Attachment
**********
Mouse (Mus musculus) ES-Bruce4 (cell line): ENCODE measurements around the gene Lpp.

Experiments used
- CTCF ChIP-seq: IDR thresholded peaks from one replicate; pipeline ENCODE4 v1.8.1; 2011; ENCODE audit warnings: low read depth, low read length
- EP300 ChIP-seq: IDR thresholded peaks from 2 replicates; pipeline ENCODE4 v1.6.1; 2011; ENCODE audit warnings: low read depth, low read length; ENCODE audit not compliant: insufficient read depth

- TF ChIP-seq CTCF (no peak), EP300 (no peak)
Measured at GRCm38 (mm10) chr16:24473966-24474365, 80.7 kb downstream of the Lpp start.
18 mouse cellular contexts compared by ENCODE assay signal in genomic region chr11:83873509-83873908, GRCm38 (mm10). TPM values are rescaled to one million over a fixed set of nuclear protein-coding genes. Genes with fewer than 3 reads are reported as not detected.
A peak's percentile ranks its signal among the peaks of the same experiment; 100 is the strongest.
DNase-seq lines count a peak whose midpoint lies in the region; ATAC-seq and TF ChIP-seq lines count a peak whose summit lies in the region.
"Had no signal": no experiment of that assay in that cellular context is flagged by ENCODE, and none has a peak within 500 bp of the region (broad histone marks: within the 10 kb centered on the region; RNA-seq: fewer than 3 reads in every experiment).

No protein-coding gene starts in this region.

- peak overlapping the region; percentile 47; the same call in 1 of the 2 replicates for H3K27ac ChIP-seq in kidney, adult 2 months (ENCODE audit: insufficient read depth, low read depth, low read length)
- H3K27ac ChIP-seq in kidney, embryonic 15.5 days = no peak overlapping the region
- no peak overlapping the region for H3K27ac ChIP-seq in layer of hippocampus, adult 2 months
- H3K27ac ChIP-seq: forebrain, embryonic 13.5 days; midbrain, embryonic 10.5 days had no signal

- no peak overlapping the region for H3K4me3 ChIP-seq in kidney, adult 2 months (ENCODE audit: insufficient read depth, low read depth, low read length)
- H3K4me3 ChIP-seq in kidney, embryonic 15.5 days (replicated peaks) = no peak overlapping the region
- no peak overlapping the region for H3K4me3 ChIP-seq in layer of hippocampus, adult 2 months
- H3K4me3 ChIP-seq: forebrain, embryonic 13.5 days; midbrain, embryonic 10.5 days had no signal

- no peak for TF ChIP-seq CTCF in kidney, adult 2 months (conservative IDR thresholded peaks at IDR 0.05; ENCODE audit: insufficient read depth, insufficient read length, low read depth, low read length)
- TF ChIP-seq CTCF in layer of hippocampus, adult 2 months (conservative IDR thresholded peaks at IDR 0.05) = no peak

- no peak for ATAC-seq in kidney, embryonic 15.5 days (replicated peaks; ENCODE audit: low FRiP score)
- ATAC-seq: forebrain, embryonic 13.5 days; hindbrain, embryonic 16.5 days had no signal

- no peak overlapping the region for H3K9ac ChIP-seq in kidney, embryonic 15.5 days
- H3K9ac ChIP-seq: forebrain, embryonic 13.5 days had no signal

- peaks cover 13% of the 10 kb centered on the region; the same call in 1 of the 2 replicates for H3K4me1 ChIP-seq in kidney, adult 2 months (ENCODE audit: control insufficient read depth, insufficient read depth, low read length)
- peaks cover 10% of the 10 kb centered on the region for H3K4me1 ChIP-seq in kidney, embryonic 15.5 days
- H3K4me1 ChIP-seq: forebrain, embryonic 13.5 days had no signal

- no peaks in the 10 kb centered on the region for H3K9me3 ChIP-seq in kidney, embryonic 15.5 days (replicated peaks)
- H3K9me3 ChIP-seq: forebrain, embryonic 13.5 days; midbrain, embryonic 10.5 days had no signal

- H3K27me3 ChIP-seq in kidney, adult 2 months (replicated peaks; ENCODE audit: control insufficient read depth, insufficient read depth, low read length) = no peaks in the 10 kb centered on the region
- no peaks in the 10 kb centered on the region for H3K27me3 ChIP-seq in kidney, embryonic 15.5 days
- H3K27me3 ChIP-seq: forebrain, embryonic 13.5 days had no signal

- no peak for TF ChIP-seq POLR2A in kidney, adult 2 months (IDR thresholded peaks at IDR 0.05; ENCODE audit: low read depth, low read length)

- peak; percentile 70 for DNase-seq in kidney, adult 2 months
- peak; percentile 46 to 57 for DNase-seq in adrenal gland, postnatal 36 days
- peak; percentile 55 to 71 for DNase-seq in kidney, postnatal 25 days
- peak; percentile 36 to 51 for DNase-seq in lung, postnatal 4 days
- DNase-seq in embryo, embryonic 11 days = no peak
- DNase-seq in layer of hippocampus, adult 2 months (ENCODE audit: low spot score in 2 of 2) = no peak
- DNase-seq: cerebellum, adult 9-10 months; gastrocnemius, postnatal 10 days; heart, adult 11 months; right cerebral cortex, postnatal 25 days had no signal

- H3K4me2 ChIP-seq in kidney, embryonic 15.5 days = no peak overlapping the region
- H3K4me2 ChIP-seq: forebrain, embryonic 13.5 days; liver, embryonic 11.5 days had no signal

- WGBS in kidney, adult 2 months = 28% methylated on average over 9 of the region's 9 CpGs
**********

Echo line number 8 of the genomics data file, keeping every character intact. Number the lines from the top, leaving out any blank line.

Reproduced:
A peak's percentile ranks its signal among the peaks of the same experiment; 100 is the strongest.